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  1. #51
    Join Date
    Aug 2014
    This is probably as good a place as any to remind that if you are not solo--if you're with family or friends who are not warriors and have not worked with you tactically, get out.
    And expect to have to fight your way out, while maintaining a low enough profile to avoid being shot by responding LE. See Gabe's comments above and elsewhere on keeping your firearm out of sight and yet instantly accessible.

    When you enter a business or a mall, better consider exits as well as angles.

    And think about what might be waiting for you outside.

    And again, if you're protecting those with you, any thoughts about hunkering down inside the structure, say under a circular clothing rack, and engaging threats as they come to you?

    (We've found folks hiding there after a running gun battle that flowed through a local department store.)
    Last edited by Papa; 09-16-2017 at 05:07 AM.

    Warrior for the working day.

    "One pistol is worth a thousand words."

    Es una cosa muy seria. --Robert Capa

  2. #52
    Join Date
    Apr 2014
    Southeast Florida
    Quote Originally Posted by Papa View Post
    Last I heard this was "Warrior Talk." "Social Justice Warrior Talk" is some other forum, and one I won't be joining.
    Lest there be any confusion, I assure you that I am solidly pro-LE, pro-Warriors, etc. That's why I'm here, to hear the real warriors discuss warrior stuff and try to learn a little from them.

    I am also a dispassionate objective analyst by nature. Most find it difficult to understand how I can separate those two perspectives, but it's just the way my mind works. Coastalcop, of course you are correct--perception is often wrong, but that doesn't change the fact that perception=reality for the typical person. You can tell people they are wrong, but most will always prioritize their perception (created 100% by their personal experiences and what they have seen and heard) over your facts. So your actions + all your fellow cops every day = public perception > reality. And lawsuits/fear of lawsuits often lead to changes in department/institutional policies and procedures, which is why I mentioned that element.

    Anyway, moving on from that stuff, since it's not my problem to solve...

    I think I found a way to make my thoughts relevant to this topic. It's the question of how much risk should control action. Full disclosure, I'm just an interested but outside observer to all things military and LE. So I'm not giving my opinion as something of value, I'm simply offering potential food for conversation if it's of interest, and I'm certainly interested in the thoughts of those who have been there and done it.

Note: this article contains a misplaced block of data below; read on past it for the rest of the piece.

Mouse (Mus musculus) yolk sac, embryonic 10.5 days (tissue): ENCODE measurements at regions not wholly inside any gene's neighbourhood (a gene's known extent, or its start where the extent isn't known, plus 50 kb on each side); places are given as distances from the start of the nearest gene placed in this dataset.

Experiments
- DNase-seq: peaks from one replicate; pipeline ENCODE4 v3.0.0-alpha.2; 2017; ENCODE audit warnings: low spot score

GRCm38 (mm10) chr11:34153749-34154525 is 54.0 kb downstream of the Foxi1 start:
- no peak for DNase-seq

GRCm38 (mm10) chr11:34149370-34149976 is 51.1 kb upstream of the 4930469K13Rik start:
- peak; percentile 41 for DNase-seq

At some point on the risk spectrum, there's a point where prioritizing risk can freeze all forward progress. The guy who's avoiding getting shot above all else never enters the building, for example. One way to illustrate this is the movie Hurt Locker. The cowboy character is in frequent conflict with the "by the book" guy--"wait for the robot", "naw I'm just going to get it done", "wear the suit", "the suit just slows me down and I'll die anyway if it goes off", etc. Of course in the movie the hero always makes the right call. Our TV shows and movies are filled with heroes who disregard threats to their personal safety so they can save the day.

    In real life, I've heard Special Ops types talking about how all the armor and weight on the front-line grunts slows guys down and is counterproductive, I've heard veterans criticize how fear of IEDs led to soldiers staying inside their million dollar vehicles instead of getting out and being effective in the mission, etc. I think I heard somebody here (H60DoorGunner?) say that if he had to do it all over again, he might just skip all the body armor and rely on speed and movement to keep him alive. (I'm certainly not criticizing anybody or trying to critique military policy, just throwing out a few examples).

    In LE scenarios, much of what is done is focused on reducing risk. It affects how officers interact with individuals, it affects how they move through structures, how they move in teams, etc. So for me, the most critical question to answer in regards to CQB scenarios is not just finding the best tactics to reduce risk, but also finding that proper balance between risk and effectiveness. It's a question that has already been addressed in part--if you hear gunshots, you will proceed differently than if you don't. If you're a civilian, you will proceed differently depending on whether your family is present or not. In regards to risk, I think all of us would probably say that we would take greater personal risks to protect and defend our family in that situation than if we are alone and only protecting strangers as we hunt the shooters.

    I'll leave the LE treatment of this question to the LE guys, just hope that clears things up and brings this back on topic.

  3. #53

    Default CQB/ The Unknown Person

    apamburn> "I think it's safe to say that as the gap between inital incident and you taking action increases, the risk of getting shot by a good guy increases, and is increasingly hard to mitigate."
    Excellent. My purpose was to stimulate discussion on a topic that has appeared before and you summarized the the key points extremely well. Thanks.

    Sent from my iPhone using Tapatalk

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